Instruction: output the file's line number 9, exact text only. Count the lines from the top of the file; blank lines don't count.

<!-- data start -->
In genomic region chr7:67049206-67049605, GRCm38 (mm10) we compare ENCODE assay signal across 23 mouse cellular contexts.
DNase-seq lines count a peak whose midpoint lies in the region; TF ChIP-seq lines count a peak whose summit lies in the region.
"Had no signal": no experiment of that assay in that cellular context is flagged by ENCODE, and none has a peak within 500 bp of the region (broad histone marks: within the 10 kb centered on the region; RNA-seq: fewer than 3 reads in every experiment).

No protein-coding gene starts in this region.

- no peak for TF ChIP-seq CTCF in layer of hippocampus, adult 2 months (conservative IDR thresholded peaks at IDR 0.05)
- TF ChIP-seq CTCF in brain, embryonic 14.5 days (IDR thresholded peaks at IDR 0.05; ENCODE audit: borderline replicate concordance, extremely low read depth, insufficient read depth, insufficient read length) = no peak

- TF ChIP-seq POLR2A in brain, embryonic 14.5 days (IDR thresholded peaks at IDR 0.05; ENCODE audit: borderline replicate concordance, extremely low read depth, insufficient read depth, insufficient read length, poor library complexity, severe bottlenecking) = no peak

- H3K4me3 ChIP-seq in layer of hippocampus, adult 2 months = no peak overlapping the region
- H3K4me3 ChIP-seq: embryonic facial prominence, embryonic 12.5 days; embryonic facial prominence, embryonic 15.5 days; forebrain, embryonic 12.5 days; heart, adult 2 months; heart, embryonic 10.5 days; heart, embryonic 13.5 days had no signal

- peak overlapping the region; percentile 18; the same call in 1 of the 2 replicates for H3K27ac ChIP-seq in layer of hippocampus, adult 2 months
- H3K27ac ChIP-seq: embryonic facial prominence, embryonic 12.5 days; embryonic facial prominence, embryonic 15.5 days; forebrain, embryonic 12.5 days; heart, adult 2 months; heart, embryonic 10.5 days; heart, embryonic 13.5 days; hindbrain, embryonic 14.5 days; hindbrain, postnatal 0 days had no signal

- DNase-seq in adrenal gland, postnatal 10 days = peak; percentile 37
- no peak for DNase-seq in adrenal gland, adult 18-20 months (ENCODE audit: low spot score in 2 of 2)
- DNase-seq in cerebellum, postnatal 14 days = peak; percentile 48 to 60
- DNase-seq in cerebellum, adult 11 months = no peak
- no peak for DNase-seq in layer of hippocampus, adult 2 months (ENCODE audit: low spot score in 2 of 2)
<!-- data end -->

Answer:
- H3K4me3 ChIP-seq: embryonic facial prominence, embryonic 12.5 days; embryonic facial prominence, embryonic 15.5 days; forebrain, embryonic 12.5 days; heart, adult 2 months; heart, embryonic 10.5 days; heart, embryonic 13.5 days had no signal